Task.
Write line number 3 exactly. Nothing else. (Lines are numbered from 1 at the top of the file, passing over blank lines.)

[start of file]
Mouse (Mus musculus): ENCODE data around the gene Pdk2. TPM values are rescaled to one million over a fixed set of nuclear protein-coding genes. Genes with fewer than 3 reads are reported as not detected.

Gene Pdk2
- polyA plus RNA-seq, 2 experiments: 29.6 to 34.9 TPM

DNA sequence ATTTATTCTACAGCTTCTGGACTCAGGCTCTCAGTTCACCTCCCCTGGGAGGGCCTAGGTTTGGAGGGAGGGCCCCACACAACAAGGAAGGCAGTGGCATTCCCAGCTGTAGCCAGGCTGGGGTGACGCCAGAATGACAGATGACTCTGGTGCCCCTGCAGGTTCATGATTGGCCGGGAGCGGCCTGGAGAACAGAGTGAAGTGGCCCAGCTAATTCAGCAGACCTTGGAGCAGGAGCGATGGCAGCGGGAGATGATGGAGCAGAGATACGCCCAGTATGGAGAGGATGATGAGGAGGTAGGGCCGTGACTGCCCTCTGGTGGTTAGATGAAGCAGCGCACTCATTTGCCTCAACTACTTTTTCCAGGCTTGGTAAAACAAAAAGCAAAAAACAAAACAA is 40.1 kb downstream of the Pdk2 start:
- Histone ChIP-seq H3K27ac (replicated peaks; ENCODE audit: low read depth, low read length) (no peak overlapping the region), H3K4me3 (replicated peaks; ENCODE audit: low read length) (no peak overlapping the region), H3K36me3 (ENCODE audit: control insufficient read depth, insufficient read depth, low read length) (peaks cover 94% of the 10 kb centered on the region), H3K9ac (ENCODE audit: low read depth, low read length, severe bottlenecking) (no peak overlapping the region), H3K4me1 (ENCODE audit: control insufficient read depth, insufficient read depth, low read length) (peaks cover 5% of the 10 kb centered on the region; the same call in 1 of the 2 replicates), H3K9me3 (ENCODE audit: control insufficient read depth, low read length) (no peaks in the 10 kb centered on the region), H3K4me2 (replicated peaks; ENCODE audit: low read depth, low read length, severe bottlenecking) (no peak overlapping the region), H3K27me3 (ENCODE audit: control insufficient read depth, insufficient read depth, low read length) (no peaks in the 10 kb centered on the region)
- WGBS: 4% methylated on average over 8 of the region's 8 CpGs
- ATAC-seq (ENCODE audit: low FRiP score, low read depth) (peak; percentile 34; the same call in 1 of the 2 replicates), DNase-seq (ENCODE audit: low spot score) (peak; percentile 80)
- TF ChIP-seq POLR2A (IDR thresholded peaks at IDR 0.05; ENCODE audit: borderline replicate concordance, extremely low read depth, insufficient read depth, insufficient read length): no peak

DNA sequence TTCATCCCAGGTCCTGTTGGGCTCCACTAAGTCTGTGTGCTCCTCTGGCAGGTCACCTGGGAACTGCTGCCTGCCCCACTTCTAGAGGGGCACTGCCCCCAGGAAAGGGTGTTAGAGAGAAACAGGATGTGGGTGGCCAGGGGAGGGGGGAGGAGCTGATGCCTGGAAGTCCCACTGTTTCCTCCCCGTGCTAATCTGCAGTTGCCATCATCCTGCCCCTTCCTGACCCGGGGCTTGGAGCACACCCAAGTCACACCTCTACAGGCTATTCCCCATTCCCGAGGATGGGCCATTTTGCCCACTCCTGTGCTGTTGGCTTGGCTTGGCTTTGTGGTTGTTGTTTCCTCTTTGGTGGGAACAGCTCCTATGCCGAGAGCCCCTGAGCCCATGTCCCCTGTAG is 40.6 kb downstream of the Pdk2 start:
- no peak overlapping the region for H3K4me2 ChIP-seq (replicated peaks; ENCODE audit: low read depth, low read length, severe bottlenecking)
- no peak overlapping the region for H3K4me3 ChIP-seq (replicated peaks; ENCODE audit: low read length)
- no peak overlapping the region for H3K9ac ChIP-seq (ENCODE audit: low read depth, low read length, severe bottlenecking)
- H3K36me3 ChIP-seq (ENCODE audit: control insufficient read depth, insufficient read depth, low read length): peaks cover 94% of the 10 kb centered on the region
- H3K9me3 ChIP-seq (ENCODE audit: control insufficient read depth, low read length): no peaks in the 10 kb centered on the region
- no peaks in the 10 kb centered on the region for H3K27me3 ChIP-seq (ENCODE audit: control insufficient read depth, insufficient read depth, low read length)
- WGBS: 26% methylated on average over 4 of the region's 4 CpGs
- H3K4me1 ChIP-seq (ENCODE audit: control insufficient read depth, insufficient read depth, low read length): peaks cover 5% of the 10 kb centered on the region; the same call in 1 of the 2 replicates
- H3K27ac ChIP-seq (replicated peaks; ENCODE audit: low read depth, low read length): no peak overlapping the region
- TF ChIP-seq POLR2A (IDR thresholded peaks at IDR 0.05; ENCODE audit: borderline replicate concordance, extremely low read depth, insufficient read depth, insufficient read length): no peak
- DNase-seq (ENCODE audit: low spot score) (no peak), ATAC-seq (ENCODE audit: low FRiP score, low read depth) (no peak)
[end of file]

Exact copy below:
- polyA plus RNA-seq, 2 experiments: 29.6 to 34.9 TPM